Inauguration Bleachers

From the Archive

Jeremy Varon’s remarks at NYC protest

Remarks on Guantanamo and Empire Jeremy Varon

Delivered at a protest in New York City on January 11, 2023


We gather today to call for the closure of the U.S. prison at Guantanamo, stupefied and infuriated that we are still gathering to demand that it at last close. The story of our protest today is the persistence of our protest, now for decades.

Our presence is grounded in the enduring shame of Guantanamo itself, and our stubborn insistence on hope against hope, for the sake, above all, of the men still held there. We will not abandon them.

On this grim anniversary let me reflect on what Guantanamo has been, what it came to represent, and what I think it now is.

From its first day of operation, Guantanamo was a place of the savage abuse of human beings, demonized by means of false accusation and religious and racial bigotry. Just this morning in The Guardian newspaper, Mansoor Adayfi recounted that torment:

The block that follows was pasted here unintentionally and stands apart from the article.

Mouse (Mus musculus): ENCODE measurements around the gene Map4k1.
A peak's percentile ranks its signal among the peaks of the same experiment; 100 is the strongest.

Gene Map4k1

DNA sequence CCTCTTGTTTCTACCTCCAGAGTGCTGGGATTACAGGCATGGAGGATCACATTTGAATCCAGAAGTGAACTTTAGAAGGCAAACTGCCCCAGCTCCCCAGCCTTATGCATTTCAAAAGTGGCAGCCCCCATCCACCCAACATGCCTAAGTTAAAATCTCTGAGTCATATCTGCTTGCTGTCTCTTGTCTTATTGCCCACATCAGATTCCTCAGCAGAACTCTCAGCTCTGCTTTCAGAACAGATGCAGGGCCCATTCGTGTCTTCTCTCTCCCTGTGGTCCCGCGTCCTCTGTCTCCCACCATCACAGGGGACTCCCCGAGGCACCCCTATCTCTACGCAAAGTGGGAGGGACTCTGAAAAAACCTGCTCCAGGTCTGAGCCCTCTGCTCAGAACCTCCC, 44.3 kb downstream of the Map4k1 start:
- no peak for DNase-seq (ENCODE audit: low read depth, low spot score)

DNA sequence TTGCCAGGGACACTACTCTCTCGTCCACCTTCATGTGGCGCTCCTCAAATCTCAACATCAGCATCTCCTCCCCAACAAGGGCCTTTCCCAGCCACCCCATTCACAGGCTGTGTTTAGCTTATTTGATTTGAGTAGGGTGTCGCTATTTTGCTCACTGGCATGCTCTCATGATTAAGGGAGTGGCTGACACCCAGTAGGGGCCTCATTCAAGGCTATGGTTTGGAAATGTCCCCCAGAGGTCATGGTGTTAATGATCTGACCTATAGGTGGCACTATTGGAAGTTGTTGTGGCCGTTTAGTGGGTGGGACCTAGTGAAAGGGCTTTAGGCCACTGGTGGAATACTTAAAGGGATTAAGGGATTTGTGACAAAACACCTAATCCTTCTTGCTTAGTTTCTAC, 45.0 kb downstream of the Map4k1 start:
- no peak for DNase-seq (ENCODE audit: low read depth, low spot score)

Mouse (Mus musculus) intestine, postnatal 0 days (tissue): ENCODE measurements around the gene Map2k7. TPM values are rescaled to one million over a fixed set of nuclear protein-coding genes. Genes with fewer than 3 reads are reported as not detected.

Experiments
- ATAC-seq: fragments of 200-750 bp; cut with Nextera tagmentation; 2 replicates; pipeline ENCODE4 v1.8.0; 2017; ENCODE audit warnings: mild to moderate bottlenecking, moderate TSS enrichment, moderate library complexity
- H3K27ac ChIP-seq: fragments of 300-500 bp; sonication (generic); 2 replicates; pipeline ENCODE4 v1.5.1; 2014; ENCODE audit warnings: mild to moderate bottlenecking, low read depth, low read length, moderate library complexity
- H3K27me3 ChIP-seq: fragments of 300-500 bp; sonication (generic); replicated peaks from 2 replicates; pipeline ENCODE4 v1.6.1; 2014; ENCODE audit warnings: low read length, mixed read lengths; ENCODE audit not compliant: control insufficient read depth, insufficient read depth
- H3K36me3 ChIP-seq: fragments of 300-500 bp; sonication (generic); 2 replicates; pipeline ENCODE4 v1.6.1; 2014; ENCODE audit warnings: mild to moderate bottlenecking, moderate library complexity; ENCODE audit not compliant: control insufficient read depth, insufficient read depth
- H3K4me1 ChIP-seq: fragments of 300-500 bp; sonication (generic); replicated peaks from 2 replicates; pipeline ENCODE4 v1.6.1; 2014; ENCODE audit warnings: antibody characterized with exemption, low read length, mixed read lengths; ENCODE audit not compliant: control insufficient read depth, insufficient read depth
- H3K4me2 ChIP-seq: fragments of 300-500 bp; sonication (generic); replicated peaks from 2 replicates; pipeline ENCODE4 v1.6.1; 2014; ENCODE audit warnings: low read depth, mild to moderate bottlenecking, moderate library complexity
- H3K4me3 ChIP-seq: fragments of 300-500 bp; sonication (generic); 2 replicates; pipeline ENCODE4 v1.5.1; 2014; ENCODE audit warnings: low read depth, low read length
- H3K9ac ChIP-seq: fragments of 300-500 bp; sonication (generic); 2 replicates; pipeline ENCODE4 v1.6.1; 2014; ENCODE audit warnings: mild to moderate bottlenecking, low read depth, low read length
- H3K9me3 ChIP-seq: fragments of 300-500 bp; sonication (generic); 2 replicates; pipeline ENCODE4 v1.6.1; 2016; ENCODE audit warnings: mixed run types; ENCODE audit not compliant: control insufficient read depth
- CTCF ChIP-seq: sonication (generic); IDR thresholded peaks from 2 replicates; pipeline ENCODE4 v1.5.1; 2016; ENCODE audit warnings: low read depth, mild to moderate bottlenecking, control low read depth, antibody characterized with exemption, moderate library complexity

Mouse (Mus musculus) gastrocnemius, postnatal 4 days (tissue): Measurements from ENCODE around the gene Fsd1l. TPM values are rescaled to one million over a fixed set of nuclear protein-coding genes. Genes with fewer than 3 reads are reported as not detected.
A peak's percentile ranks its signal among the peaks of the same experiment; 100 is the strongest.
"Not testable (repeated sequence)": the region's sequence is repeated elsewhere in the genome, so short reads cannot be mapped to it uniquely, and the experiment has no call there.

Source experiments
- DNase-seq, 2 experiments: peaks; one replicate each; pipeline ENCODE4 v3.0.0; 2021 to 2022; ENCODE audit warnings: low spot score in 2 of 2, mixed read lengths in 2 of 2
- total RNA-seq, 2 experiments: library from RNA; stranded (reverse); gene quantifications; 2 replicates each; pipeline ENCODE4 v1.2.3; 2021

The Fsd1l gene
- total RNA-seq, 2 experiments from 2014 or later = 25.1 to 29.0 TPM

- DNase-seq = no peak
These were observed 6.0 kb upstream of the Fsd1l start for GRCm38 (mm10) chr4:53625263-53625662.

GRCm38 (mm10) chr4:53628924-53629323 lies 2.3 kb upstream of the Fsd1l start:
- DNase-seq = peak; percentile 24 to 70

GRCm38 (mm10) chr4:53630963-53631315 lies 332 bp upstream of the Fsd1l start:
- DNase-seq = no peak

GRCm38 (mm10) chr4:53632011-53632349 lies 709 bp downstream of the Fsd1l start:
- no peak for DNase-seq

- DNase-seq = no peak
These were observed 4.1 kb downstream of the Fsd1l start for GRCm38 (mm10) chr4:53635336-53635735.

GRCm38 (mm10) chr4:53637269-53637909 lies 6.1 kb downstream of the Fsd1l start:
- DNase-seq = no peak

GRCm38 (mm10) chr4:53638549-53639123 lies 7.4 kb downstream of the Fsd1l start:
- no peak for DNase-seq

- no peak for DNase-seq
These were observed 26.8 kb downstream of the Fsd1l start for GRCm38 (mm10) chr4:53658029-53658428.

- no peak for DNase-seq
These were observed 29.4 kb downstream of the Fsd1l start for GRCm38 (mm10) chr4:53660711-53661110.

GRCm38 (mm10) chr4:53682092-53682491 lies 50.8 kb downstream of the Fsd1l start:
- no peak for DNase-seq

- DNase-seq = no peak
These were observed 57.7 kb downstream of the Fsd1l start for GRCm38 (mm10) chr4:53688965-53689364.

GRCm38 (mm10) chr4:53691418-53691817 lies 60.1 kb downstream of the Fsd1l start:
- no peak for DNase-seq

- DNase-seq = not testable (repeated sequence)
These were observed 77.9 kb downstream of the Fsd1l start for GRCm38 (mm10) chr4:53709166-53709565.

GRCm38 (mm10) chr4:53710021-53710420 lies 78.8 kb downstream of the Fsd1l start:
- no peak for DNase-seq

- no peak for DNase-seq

I was 19 when I was sent to Guantánamo. I arrived in February 2002, blindfolded, hooded, shackled, beaten. When soldiers removed my hood, all I saw were cages filled with orange figures. I had been tortured. I was lost and afraid and confused. I didn’t know where I was or why I had been taken there. I didn’t know how long I would be imprisoned or what would happen to me. No one knew where I was. I was given a number and became suspended between life and death.

With modest variation, his experience is the experience of all the men who have passed through, or remain, in the camp.

Fortunately, people in this country and all over the world were horrified by what they learned of Guantanamo in the early 2000s. In courtrooms and in the streets they called out U.S. torture and called for Guantanamo to close.

Witness Against Torture formed in 2005, at the height of the War on Terror, when 25 Americans went on a pilgrimage to Cuba to fast, pray, and protest outside the US naval base in solidarity with the detained men. Their conscience was called by the extreme threats to life and dignity at the prison.